FCPA Professor was the place to visit in January for in-depth Foreign Corrupt Practices Act enforcement statistics from 2014 as well as comparisons to historical statistics.
If you missed the daily posts, no worries, this post consolidates in one place the statistics published on FCPA Professor in January.
This  post highlighted SEC enforcement of the FCPA in 2014. Take-away points: (i) of the 7 corporate enforcement actions from 2014, 6 enforcement actions (all but the Avon action) were administrative actions; and (ii) of the 7 corporate SEC FCPA enforcement actions from 2014, 0 (0%) have thus far resulted in related SEC charges against company employees.
This  post highlighted DOJ enforcement of the FCPA in 2014. Take-away points: (i) in the 7 corporate FCPA enforcement actions from 2014, the DOJ collected approximately $1.25 billion in criminal fines, an all-time record in terms of yearly FCPA settlement amounts; and (ii) of the 7 corporate DOJ enforcement actions in 2014, 1 (14%) has thus far resulted in related DOJ prosecutions of company employees.
This  post compared corporate FCPA enforcement in 2014 to prior years. Take-away point: while settlement amounts the DOJ and SEC collected in 2014 (approximately $1.6 billion set an all-time high), the number of core corporate enforcement actions in 2014 was below historical averages. (Note: many FCPA Inc. participants are calling 2014 settlement amounts the second-highest of all-time behind 2010. Not true, as such 2010 figures include the $400 million BAE settlement, an enforcement action in which the company was not even charged with FCPA violations).
This  post highlighted the alleged “foreign officials” in 2014 corporate enforcement actions. Take-away point: 60% of enforcement actions involved, in whole or in part, employees of alleged state-owned or state-controlled entities (ranging from power and electric companies, hospitals and labs, an oil and gas company, and an aluminium smelter).
This  post highlighted certain facts and figures concerning the DOJ’s prosecution of individuals for FCPA offenses in 2014 and historically. Take-away points: (i) 75% of corporate DOJ enforcement actions since 2008 have not (at least yet) resulted in any DOJ charges against company employees; and (ii) since 2008, a private entity DOJ FCPA enforcement action is approximately three times more likely to have a related DOJ FCPA criminal prosecution of an individual than a public entity DOJ FCPA enforcement action.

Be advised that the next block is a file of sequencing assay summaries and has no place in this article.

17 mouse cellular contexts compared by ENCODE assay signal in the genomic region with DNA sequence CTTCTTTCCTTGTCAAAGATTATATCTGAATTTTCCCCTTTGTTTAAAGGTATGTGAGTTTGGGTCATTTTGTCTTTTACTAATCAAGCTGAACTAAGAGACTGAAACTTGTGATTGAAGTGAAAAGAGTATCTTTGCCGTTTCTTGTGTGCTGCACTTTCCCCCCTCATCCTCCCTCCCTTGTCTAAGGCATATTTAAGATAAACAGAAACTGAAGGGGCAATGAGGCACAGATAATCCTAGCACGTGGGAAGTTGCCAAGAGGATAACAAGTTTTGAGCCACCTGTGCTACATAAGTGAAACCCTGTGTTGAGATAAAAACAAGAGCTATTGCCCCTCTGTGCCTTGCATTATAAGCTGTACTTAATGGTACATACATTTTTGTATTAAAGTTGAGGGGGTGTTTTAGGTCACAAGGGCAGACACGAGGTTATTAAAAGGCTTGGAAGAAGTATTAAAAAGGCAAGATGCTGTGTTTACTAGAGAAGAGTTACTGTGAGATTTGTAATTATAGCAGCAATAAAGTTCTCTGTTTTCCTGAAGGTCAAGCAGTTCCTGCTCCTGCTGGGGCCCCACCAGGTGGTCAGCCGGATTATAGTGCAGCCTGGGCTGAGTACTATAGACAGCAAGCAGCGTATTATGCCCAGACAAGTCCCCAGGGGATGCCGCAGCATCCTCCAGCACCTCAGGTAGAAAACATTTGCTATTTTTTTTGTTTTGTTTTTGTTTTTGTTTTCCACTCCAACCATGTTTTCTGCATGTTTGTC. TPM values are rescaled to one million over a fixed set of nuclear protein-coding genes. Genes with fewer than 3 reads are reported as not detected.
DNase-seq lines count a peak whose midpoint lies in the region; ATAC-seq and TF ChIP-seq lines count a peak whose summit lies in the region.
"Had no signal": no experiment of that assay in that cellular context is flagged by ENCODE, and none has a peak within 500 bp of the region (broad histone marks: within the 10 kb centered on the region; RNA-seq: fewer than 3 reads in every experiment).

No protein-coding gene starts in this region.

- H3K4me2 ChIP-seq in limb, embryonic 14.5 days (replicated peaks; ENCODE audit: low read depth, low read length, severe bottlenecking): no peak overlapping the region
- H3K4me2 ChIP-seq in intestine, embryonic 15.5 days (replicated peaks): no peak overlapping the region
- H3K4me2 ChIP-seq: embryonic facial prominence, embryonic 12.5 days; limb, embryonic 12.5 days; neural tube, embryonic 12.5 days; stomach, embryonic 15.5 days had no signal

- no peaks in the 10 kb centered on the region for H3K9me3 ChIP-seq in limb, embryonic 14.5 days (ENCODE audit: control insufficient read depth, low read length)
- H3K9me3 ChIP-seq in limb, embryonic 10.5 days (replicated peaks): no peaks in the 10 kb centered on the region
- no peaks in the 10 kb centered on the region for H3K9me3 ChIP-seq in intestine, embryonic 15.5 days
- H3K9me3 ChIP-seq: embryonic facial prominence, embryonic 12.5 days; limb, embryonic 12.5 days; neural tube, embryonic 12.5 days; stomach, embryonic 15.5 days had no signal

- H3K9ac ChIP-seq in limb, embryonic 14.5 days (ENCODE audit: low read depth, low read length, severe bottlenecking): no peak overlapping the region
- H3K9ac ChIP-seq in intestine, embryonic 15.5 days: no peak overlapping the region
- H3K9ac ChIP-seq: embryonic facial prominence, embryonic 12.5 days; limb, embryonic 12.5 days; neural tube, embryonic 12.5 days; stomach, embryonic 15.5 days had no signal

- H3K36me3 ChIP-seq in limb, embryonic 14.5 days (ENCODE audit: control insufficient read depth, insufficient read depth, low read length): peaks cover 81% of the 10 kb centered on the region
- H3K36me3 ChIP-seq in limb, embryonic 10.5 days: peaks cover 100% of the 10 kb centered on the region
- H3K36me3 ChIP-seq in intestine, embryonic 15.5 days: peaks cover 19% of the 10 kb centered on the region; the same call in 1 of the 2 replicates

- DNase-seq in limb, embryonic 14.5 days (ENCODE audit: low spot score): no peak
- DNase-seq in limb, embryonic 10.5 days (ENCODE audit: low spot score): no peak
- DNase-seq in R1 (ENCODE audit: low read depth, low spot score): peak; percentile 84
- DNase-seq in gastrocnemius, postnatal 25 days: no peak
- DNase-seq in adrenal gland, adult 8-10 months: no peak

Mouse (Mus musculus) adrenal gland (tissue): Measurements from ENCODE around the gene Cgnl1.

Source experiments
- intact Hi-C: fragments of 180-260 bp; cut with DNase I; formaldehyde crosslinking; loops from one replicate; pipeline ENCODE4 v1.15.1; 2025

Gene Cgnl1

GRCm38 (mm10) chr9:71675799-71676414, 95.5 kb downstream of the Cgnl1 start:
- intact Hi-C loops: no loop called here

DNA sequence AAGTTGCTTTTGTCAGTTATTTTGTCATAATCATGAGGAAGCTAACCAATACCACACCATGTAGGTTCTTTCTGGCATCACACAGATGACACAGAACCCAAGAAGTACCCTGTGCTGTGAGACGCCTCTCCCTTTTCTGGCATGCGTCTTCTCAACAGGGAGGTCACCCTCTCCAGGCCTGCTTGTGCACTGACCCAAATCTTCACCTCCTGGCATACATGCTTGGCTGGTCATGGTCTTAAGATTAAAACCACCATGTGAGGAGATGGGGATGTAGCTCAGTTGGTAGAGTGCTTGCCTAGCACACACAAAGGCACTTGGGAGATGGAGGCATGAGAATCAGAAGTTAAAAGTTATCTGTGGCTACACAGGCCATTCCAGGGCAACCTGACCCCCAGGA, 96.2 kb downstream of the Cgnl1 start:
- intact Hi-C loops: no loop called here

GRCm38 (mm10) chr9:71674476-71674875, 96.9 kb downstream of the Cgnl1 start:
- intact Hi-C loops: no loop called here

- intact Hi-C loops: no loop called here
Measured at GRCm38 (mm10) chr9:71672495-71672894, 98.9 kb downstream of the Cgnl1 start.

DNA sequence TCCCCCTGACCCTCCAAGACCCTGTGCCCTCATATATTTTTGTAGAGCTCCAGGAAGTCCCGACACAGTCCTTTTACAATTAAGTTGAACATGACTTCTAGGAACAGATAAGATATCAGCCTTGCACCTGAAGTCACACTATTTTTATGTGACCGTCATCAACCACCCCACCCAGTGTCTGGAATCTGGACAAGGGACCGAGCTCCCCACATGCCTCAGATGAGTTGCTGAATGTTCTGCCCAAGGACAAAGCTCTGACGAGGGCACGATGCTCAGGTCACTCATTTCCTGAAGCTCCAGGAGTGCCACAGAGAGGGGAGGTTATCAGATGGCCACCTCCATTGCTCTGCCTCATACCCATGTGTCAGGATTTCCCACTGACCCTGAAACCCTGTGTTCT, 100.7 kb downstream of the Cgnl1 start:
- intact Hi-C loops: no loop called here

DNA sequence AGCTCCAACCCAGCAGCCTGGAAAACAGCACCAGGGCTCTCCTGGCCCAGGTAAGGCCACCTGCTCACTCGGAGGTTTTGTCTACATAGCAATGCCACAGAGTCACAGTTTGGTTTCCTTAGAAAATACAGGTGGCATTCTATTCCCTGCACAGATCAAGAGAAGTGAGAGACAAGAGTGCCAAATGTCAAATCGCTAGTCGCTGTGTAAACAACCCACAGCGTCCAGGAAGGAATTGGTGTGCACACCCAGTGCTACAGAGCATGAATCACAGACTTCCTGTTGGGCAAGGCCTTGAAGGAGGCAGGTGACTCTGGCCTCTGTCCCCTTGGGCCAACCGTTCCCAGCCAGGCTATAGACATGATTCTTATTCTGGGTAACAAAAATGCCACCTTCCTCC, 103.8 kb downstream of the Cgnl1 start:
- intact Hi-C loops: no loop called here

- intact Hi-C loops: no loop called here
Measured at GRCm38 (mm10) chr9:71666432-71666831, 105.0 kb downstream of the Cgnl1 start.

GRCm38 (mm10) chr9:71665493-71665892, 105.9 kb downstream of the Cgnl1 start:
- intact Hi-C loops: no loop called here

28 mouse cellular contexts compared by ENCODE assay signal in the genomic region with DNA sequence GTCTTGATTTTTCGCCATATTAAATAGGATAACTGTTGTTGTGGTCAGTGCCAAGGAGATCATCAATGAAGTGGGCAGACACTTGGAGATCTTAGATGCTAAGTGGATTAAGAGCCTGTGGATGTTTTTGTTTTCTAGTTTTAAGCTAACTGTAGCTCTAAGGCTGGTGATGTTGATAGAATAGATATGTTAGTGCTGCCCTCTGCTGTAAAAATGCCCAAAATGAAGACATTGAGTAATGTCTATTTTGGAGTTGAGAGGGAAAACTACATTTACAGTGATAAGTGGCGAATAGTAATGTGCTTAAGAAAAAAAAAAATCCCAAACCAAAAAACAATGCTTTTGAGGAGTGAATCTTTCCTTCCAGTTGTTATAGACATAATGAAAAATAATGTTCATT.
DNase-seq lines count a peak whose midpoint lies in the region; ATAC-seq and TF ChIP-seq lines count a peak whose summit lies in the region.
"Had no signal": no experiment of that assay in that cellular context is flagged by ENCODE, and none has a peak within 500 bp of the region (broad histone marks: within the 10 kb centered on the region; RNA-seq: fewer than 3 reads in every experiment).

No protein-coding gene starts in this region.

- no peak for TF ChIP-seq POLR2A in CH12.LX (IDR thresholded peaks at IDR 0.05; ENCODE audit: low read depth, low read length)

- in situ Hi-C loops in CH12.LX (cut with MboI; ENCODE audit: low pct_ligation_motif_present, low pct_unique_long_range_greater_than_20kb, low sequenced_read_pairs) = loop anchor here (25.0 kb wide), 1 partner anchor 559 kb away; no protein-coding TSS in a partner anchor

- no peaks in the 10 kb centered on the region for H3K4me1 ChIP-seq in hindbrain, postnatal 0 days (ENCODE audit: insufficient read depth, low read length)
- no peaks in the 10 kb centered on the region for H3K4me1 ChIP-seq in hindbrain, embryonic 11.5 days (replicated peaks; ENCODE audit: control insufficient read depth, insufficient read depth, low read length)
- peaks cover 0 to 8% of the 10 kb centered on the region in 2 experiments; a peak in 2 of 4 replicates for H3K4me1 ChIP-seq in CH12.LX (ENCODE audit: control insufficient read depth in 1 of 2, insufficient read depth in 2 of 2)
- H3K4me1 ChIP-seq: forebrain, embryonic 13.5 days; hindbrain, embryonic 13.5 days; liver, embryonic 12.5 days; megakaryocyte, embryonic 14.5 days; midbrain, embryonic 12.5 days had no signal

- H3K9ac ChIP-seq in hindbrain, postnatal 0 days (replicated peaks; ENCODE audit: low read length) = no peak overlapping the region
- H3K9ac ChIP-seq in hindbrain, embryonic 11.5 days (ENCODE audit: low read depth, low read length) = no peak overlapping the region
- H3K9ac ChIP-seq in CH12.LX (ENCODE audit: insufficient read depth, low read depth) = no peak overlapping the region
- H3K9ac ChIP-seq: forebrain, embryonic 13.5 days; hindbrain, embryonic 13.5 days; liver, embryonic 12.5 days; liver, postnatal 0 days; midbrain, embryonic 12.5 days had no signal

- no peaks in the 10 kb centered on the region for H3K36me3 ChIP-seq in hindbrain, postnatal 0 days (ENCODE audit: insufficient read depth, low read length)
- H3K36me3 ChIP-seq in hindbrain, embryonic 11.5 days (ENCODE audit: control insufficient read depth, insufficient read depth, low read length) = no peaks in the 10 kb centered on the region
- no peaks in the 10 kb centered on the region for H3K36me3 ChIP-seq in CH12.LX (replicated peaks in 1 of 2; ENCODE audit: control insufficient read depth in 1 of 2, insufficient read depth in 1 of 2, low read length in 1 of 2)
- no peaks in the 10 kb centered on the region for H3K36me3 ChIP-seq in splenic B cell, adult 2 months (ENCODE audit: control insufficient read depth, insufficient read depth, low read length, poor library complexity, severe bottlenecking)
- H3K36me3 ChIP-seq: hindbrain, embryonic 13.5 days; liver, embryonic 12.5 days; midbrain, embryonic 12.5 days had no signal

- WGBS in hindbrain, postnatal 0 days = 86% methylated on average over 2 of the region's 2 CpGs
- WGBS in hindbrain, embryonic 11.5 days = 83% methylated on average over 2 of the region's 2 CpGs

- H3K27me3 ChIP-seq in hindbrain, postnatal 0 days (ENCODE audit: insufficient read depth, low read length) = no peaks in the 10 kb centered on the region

This  post explored why so few corporate DOJ enforcement actions result in related DOJ prosecutions of company employees. Take-away point: (i) the reason may be the quality of the corporate enforcement action as there is only a 9% chance (since NPAs and DPAs were first introduced to the FCPA context in 2004) that a corporate enforcement action resolved solely with an NPA or DPA will result in related criminal charges of company employees compared to a 71% chance of related criminal charges of company employees if the corporate enforcement action was the result of a criminal indictment or resulted in a guilty plea by the corporate entity to FCPA violations.
Finally as it relates to DOJ prosecution of individuals, this  post highlighted how approximately 90% of criminal corporate FCPA enforcement actions between 1977 and 2004 resulted in related charges against company employees compared to this new era of FCPA enforcement when approximately 75% of DOJ criminal corporate FCPA enforcement actions have not resulted (at least yet) in related charges against company employees.
This  post highlighted certain facts and figures concerning the SEC’s prosecution of individuals for FCPA offenses in 2014 and historically. Take-away points: (i) since 2008, 83% of corporate SEC FCPA enforcement actions have not (at least yet) resulted in any SEC charges against company employees; (ii) compare that statistic to the following: between 1977 and 2004, 61% of SEC corporate FCPA enforcement actions resulted in related charges against company employees.